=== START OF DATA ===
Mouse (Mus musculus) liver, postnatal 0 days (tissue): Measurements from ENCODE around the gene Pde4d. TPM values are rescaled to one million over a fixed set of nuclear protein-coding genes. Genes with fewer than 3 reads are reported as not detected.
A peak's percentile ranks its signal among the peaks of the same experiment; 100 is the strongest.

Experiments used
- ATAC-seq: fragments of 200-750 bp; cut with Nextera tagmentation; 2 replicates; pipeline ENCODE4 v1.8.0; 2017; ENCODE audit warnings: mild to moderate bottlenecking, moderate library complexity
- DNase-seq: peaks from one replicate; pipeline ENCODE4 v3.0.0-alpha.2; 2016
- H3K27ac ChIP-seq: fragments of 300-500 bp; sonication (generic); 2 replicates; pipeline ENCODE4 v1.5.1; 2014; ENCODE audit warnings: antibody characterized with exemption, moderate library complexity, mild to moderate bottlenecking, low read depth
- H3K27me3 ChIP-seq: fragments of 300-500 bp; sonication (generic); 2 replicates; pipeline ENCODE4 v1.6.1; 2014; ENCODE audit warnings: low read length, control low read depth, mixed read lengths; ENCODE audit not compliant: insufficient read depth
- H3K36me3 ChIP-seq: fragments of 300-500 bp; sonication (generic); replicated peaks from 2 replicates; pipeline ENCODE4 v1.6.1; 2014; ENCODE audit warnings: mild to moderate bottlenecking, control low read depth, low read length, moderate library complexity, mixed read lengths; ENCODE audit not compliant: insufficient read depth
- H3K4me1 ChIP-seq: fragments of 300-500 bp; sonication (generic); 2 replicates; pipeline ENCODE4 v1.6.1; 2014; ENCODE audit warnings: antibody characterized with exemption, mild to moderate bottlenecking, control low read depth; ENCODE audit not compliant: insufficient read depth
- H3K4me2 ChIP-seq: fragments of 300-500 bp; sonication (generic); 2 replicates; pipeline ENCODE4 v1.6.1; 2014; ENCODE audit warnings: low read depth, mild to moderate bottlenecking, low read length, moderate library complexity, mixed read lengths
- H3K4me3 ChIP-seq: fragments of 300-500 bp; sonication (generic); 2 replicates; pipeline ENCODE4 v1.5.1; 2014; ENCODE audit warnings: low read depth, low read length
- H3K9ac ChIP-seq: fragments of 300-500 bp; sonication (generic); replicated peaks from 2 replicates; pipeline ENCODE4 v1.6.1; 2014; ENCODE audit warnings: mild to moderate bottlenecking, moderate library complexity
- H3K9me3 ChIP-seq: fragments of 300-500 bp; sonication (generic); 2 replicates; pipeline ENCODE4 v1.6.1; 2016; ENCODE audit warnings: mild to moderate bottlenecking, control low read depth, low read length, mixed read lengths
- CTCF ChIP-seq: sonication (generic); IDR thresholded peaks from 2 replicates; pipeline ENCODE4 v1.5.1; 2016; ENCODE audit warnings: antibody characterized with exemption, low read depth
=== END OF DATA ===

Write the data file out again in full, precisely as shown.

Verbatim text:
Mouse (Mus musculus) liver, postnatal 0 days (tissue): Measurements from ENCODE around the gene Pde4d. TPM values are rescaled to one million over a fixed set of nuclear protein-coding genes. Genes with fewer than 3 reads are reported as not detected.
A peak's percentile ranks its signal among the peaks of the same experiment; 100 is the strongest.

Experiments used
- ATAC-seq: fragments of 200-750 bp; cut with Nextera tagmentation; 2 replicates; pipeline ENCODE4 v1.8.0; 2017; ENCODE audit warnings: mild to moderate bottlenecking, moderate library complexity
- DNase-seq: peaks from one replicate; pipeline ENCODE4 v3.0.0-alpha.2; 2016
- H3K27ac ChIP-seq: fragments of 300-500 bp; sonication (generic); 2 replicates; pipeline ENCODE4 v1.5.1; 2014; ENCODE audit warnings: antibody characterized with exemption, moderate library complexity, mild to moderate bottlenecking, low read depth
- H3K27me3 ChIP-seq: fragments of 300-500 bp; sonication (generic); 2 replicates; pipeline ENCODE4 v1.6.1; 2014; ENCODE audit warnings: low read length, control low read depth, mixed read lengths; ENCODE audit not compliant: insufficient read depth
- H3K36me3 ChIP-seq: fragments of 300-500 bp; sonication (generic); replicated peaks from 2 replicates; pipeline ENCODE4 v1.6.1; 2014; ENCODE audit warnings: mild to moderate bottlenecking, control low read depth, low read length, moderate library complexity, mixed read lengths; ENCODE audit not compliant: insufficient read depth
- H3K4me1 ChIP-seq: fragments of 300-500 bp; sonication (generic); 2 replicates; pipeline ENCODE4 v1.6.1; 2014; ENCODE audit warnings: antibody characterized with exemption, mild to moderate bottlenecking, control low read depth; ENCODE audit not compliant: insufficient read depth
- H3K4me2 ChIP-seq: fragments of 300-500 bp; sonication (generic); 2 replicates; pipeline ENCODE4 v1.6.1; 2014; ENCODE audit warnings: low read depth, mild to moderate bottlenecking, low read length, moderate library complexity, mixed read lengths
- H3K4me3 ChIP-seq: fragments of 300-500 bp; sonication (generic); 2 replicates; pipeline ENCODE4 v1.5.1; 2014; ENCODE audit warnings: low read depth, low read length
- H3K9ac ChIP-seq: fragments of 300-500 bp; sonication (generic); replicated peaks from 2 replicates; pipeline ENCODE4 v1.6.1; 2014; ENCODE audit warnings: mild to moderate bottlenecking, moderate library complexity
- H3K9me3 ChIP-seq: fragments of 300-500 bp; sonication (generic); 2 replicates; pipeline ENCODE4 v1.6.1; 2016; ENCODE audit warnings: mild to moderate bottlenecking, control low read depth, low read length, mixed read lengths
- CTCF ChIP-seq: sonication (generic); IDR thresholded peaks from 2 replicates; pipeline ENCODE4 v1.5.1; 2016; ENCODE audit warnings: antibody characterized with exemption, low read depth